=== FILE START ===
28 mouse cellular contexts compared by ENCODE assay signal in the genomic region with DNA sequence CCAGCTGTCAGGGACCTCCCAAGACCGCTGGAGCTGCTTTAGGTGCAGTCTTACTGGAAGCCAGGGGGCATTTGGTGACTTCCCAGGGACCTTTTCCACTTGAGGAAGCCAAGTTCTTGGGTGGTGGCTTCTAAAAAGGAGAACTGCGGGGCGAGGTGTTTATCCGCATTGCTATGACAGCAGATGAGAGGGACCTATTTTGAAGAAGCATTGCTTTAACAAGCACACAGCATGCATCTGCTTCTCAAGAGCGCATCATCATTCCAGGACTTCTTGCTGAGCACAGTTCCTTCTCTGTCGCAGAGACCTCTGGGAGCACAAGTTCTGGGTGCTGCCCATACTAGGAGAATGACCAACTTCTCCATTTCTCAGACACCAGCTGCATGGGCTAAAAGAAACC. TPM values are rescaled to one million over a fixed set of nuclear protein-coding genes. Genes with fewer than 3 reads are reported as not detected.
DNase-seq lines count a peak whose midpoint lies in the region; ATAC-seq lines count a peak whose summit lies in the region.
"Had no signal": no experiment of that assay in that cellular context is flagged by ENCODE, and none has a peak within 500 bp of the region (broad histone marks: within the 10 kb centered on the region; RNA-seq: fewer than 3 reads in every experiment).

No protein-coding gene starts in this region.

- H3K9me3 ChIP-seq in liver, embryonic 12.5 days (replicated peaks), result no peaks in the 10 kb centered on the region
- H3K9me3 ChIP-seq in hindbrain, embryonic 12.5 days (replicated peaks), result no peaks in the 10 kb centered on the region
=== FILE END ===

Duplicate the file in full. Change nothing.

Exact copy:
28 mouse cellular contexts compared by ENCODE assay signal in the genomic region with DNA sequence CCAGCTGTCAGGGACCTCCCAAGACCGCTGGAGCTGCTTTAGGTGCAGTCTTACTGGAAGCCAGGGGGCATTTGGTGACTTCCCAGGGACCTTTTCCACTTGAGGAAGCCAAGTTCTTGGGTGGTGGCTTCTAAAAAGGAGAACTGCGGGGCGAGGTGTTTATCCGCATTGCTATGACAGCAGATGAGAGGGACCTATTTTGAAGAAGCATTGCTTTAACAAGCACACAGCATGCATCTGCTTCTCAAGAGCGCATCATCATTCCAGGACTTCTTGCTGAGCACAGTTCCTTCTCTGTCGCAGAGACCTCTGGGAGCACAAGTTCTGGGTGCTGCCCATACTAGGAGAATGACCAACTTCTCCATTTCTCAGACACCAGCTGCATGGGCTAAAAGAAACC. TPM values are rescaled to one million over a fixed set of nuclear protein-coding genes. Genes with fewer than 3 reads are reported as not detected.
DNase-seq lines count a peak whose midpoint lies in the region; ATAC-seq lines count a peak whose summit lies in the region.
"Had no signal": no experiment of that assay in that cellular context is flagged by ENCODE, and none has a peak within 500 bp of the region (broad histone marks: within the 10 kb centered on the region; RNA-seq: fewer than 3 reads in every experiment).

No protein-coding gene starts in this region.

- H3K9me3 ChIP-seq in liver, embryonic 12.5 days (replicated peaks), result no peaks in the 10 kb centered on the region
- H3K9me3 ChIP-seq in hindbrain, embryonic 12.5 days (replicated peaks), result no peaks in the 10 kb centered on the region